The effects of modern pesticides on a Roman bowl from the late Iron Age

Pesticides that were banned 50 years ago have been found on an ancient copper bowl from thousands of years ago
Brittney Grimes

Harsh pesticides have corroded an ancient Roman bowl, destroying a piece of history.

Researchers from the University of Oxford School of Archeology have examined the effects of pesticides on the ancient artifact. The analysis was published in Springer Nature.

Discovery and preservation

In November 2016, a person using a metal detector came across this copper bowl while in a grassy area at a farm in Kent, United Kingdom. After being discovered, the bowl was protected in its original place so that a team would be able to study it a month later. The research team was from Canterbury Archaeological Trust and Dover Archaeological Group. They did not find any cremation or burial around the bowl to associate with its discovery.

The researchers removed the bowl from the original place it was found and took it to the Conservation Science Investigations (CSI): Sittingbourne laboratory for preservation and to eventually display at Sandwich Guildhall Museum in Kent.

Time period

The bowl was made of copper and dated back to 43 to 410 AD.

It was found “mid-way between the important Roman settlements at Richborough and Canterbury, close to two large Roman villas and Roman watermills.” The bowl was buried at a depth of 15.7 inches (40 cm) in clay soil that also contained chalk inclusions. The researchers discovered that the bowl was placed specifically in a ditch that was previously unknown to archeology.

Pieces of pottery and coins found at the site allowed them to date the time period to around the time of the Late Iron Age.

Condition of the bowl

Although the bowl was in particularly good condition, both the internal and external surface showed signs of deterioration containing green and brown- colored corrosion. The researchers took samples from these discolorations.

The effects of modern pesticides on a Roman bowl from the late Iron Age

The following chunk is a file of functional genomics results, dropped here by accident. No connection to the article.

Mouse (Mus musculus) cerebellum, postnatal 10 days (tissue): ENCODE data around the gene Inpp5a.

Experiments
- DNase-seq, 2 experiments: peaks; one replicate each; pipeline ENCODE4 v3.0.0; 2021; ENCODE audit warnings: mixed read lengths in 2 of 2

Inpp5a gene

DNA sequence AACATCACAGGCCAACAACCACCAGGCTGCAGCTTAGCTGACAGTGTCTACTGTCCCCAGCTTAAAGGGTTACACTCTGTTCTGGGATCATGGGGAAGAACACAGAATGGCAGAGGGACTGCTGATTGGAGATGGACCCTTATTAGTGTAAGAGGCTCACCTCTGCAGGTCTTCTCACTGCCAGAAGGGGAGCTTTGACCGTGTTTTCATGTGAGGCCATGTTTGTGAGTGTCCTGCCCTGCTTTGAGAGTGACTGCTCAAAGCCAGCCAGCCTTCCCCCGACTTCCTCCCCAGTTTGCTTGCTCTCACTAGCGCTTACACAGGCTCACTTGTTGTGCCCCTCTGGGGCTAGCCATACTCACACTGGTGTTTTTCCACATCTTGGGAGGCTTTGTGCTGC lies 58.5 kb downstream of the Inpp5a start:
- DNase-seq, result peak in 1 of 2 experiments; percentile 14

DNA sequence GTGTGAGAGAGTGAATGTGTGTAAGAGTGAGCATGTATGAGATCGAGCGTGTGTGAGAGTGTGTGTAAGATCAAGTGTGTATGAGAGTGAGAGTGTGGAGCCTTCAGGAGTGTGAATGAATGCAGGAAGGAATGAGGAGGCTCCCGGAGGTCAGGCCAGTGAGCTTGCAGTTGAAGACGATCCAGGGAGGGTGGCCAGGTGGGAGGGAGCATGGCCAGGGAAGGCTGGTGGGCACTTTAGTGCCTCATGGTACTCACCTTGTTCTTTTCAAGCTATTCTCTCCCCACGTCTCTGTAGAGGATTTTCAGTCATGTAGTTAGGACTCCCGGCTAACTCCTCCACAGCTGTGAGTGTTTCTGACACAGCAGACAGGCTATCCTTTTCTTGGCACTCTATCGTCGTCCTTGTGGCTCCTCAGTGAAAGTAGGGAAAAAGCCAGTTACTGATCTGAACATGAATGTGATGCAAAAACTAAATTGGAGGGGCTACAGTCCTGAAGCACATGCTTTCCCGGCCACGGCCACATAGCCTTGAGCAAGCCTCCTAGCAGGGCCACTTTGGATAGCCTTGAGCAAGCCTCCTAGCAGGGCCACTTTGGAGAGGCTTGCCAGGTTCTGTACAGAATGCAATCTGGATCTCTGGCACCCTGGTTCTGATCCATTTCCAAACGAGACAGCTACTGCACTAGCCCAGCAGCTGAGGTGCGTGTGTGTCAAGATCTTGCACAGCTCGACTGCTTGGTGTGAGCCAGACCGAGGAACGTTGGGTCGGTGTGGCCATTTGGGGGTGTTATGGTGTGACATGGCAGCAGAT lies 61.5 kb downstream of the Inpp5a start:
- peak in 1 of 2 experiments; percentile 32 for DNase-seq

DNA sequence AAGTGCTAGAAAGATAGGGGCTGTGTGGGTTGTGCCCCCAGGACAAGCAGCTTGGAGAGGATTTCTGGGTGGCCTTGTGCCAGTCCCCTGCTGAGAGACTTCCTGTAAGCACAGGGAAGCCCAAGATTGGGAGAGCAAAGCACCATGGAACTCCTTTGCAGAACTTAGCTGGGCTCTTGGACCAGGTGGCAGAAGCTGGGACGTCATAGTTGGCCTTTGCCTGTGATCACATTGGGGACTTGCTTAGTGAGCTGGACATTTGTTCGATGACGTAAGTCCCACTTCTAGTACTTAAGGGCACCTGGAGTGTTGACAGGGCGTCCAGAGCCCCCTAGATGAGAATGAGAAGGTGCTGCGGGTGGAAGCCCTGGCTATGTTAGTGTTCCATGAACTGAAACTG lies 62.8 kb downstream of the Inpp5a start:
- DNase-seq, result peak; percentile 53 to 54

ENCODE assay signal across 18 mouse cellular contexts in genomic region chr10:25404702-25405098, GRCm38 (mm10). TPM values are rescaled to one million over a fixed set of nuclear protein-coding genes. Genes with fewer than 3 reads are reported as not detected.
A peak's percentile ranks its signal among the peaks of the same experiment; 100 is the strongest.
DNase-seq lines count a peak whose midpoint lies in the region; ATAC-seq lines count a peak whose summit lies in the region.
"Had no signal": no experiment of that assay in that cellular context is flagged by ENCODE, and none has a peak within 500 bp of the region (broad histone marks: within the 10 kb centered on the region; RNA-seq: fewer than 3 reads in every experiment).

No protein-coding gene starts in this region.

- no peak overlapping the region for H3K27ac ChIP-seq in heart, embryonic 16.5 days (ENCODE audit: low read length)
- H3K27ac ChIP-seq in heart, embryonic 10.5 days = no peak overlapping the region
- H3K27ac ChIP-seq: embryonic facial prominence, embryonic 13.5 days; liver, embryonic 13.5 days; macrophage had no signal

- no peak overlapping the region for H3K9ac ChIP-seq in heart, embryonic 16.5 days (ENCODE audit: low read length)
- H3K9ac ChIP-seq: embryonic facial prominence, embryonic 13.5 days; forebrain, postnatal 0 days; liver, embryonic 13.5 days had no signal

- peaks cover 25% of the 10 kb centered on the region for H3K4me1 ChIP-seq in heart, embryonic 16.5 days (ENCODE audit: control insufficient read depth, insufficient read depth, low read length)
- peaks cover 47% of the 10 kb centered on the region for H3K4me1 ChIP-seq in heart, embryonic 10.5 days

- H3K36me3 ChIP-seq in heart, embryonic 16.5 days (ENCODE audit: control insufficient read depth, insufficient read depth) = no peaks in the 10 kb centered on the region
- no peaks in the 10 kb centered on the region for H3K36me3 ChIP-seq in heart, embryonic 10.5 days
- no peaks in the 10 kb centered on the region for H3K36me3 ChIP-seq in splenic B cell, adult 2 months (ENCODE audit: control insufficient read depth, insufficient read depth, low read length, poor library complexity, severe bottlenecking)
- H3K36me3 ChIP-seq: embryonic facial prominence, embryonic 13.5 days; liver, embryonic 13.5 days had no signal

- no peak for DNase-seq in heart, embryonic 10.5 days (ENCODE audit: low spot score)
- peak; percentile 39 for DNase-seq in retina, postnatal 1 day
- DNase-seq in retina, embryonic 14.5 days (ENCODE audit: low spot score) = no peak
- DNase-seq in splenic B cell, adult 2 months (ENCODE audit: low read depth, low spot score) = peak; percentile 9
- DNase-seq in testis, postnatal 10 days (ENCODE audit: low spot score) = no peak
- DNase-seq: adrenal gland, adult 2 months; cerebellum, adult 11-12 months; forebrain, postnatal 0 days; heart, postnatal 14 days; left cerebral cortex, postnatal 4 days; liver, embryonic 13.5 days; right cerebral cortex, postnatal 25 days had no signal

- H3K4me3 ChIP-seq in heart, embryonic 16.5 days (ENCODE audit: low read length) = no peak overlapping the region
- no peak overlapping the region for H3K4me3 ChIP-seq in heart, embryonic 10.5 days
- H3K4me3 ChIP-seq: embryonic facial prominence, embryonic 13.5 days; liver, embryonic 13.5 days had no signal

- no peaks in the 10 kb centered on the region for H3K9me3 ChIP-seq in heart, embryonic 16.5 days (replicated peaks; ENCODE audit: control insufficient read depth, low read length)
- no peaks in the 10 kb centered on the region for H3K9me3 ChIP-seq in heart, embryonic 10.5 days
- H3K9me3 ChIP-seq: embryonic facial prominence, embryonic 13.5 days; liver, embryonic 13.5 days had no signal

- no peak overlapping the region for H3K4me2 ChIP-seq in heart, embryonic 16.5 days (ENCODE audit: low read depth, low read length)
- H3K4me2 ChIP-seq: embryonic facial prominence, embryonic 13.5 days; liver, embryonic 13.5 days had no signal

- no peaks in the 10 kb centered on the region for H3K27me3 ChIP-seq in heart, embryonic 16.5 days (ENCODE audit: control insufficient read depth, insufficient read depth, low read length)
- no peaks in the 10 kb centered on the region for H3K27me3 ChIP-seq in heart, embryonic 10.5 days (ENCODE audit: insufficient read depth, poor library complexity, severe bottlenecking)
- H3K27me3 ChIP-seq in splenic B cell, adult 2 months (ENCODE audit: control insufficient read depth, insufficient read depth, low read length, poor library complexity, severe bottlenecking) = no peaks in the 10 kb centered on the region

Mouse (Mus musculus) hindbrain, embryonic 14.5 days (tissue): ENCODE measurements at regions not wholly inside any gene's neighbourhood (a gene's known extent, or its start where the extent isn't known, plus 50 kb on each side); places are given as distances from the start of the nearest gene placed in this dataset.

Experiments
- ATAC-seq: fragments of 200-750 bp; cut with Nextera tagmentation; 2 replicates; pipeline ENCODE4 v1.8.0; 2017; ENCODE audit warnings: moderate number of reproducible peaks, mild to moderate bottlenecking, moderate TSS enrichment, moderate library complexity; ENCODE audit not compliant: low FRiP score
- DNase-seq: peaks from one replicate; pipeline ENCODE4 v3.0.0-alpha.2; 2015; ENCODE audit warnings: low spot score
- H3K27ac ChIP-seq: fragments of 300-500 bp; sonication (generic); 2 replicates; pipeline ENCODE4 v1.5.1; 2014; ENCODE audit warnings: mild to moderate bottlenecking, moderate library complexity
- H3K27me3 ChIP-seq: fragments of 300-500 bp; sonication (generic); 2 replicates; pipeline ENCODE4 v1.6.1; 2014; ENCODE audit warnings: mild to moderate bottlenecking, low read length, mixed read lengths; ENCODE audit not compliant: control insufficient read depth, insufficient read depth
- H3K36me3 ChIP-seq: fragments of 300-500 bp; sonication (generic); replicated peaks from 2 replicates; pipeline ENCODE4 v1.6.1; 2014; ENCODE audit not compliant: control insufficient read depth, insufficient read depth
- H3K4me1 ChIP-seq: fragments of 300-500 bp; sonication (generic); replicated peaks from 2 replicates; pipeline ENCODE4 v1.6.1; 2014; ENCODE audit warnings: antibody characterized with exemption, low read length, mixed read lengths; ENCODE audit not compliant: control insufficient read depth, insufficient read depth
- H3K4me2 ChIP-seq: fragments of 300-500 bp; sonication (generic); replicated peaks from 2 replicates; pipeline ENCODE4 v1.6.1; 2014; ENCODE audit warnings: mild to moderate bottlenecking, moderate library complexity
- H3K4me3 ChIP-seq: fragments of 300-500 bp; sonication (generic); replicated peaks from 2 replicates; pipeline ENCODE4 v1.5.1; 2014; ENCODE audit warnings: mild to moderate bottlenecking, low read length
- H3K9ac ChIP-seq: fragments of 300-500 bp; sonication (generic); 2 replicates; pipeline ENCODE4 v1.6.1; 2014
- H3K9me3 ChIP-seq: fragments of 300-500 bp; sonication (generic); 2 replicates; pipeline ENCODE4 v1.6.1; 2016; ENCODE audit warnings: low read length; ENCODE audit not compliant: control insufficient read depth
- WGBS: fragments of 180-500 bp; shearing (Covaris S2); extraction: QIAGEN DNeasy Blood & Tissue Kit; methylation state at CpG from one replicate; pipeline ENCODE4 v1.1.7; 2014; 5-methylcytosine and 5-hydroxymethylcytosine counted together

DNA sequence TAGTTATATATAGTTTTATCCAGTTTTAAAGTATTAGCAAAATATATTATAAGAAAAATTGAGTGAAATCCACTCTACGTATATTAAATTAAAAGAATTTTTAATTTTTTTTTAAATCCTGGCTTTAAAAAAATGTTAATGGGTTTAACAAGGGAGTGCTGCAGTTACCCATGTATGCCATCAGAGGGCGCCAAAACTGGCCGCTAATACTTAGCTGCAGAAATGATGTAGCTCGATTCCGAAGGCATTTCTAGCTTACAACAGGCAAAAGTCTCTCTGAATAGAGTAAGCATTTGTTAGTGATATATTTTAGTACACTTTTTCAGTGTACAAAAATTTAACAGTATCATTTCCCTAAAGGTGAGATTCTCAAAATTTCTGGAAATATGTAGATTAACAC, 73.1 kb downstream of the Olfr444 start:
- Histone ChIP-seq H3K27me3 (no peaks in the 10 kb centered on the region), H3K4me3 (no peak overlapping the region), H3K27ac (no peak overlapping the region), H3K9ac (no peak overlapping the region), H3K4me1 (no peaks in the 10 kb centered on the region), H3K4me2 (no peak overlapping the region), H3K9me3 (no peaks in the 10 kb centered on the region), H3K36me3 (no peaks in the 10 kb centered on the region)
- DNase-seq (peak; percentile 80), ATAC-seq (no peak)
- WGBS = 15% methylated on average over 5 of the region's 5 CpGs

Corrosion shown on the ancient Roman bowl

Within the corrosion, they found basic copper chlorides atacamite and paratacamite. In the brown corrosion, the team found diethyltoluamide (DEET), a chemical component and active ingredient used in insect-repellent.

Inside the green portion of the corrosion, the research team found chlorobenzenes, which are “common soil contaminants in rural areas from the use of pesticides.” They noted that many of these pesticides were banned more than 50 years ago.

Minerals found in the corrosion

During the process of conservation, archeologists took samples from where the bowl showed corrosion, on the brown and green spots from inside and outside the artifact. It was collected for analysis.

The team found minerals within the corrosion in the bowl. The minerals in the green corrosion were atacamite and quartz, and inside the brown corrosion, they discovered only the mineral quartz.

Pollutants can threaten preservation

Overall, this study shows the changes in the environment by human interaction over many years. It also proves that toxins added to the environment, such as chlorobenzenes, can cause corrosion at a quicker rate, often ruining historical material that can be ruined through environmental contamination and pollutants.

“Chlorobenzenes are synthetic compounds released in the environment through agricultural and industrial activities. Our study provides the first evidence that chlorobenzenes are associated with accelerated corrosion mechanisms linked to archaeological material and demonstrates that they are a threat to the preservation of archaeological metals in the ground,” the study said.

This study shows how pesticides affect our environment, but also the ancient artifacts, destroying a piece of history.

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